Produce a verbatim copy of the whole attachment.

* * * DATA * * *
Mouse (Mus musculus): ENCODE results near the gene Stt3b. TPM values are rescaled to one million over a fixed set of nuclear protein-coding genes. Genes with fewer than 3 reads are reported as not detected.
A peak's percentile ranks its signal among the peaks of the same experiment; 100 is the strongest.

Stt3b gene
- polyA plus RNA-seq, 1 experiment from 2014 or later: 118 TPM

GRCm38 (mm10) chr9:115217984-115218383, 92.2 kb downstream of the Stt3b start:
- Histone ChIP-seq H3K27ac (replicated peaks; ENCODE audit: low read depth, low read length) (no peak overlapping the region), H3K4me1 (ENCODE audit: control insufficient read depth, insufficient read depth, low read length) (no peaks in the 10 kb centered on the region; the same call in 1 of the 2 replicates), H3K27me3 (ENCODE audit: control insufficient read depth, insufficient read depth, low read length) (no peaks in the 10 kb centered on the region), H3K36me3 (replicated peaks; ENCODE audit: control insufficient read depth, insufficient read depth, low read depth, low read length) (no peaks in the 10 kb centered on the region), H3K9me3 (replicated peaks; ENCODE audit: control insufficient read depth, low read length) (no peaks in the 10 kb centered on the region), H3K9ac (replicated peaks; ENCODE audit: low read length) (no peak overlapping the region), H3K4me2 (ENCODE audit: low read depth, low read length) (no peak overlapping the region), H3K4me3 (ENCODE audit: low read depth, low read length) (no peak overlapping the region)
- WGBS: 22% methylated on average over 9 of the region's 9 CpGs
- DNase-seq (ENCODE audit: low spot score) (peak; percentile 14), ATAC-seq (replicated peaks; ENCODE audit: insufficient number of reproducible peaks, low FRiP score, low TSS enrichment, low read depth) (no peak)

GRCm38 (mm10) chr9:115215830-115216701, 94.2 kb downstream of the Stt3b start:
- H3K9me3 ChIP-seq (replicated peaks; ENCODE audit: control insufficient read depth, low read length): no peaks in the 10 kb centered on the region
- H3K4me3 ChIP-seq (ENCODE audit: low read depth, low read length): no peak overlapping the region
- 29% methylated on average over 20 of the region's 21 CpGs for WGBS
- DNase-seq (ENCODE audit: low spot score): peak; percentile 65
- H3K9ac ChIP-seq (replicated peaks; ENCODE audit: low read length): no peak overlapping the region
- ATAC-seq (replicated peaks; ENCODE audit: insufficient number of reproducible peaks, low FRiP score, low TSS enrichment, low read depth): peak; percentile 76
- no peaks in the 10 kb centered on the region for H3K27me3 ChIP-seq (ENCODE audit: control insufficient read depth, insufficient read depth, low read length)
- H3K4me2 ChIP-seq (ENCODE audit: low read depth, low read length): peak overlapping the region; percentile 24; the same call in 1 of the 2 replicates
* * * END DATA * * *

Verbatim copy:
Mouse (Mus musculus): ENCODE results near the gene Stt3b. TPM values are rescaled to one million over a fixed set of nuclear protein-coding genes. Genes with fewer than 3 reads are reported as not detected.
A peak's percentile ranks its signal among the peaks of the same experiment; 100 is the strongest.

Stt3b gene
- polyA plus RNA-seq, 1 experiment from 2014 or later: 118 TPM

GRCm38 (mm10) chr9:115217984-115218383, 92.2 kb downstream of the Stt3b start:
- Histone ChIP-seq H3K27ac (replicated peaks; ENCODE audit: low read depth, low read length) (no peak overlapping the region), H3K4me1 (ENCODE audit: control insufficient read depth, insufficient read depth, low read length) (no peaks in the 10 kb centered on the region; the same call in 1 of the 2 replicates), H3K27me3 (ENCODE audit: control insufficient read depth, insufficient read depth, low read length) (no peaks in the 10 kb centered on the region), H3K36me3 (replicated peaks; ENCODE audit: control insufficient read depth, insufficient read depth, low read depth, low read length) (no peaks in the 10 kb centered on the region), H3K9me3 (replicated peaks; ENCODE audit: control insufficient read depth, low read length) (no peaks in the 10 kb centered on the region), H3K9ac (replicated peaks; ENCODE audit: low read length) (no peak overlapping the region), H3K4me2 (ENCODE audit: low read depth, low read length) (no peak overlapping the region), H3K4me3 (ENCODE audit: low read depth, low read length) (no peak overlapping the region)
- WGBS: 22% methylated on average over 9 of the region's 9 CpGs
- DNase-seq (ENCODE audit: low spot score) (peak; percentile 14), ATAC-seq (replicated peaks; ENCODE audit: insufficient number of reproducible peaks, low FRiP score, low TSS enrichment, low read depth) (no peak)

GRCm38 (mm10) chr9:115215830-115216701, 94.2 kb downstream of the Stt3b start:
- H3K9me3 ChIP-seq (replicated peaks; ENCODE audit: control insufficient read depth, low read length): no peaks in the 10 kb centered on the region
- H3K4me3 ChIP-seq (ENCODE audit: low read depth, low read length): no peak overlapping the region
- 29% methylated on average over 20 of the region's 21 CpGs for WGBS
- DNase-seq (ENCODE audit: low spot score): peak; percentile 65
- H3K9ac ChIP-seq (replicated peaks; ENCODE audit: low read length): no peak overlapping the region
- ATAC-seq (replicated peaks; ENCODE audit: insufficient number of reproducible peaks, low FRiP score, low TSS enrichment, low read depth): peak; percentile 76
- no peaks in the 10 kb centered on the region for H3K27me3 ChIP-seq (ENCODE audit: control insufficient read depth, insufficient read depth, low read length)
- H3K4me2 ChIP-seq (ENCODE audit: low read depth, low read length): peak overlapping the region; percentile 24; the same call in 1 of the 2 replicates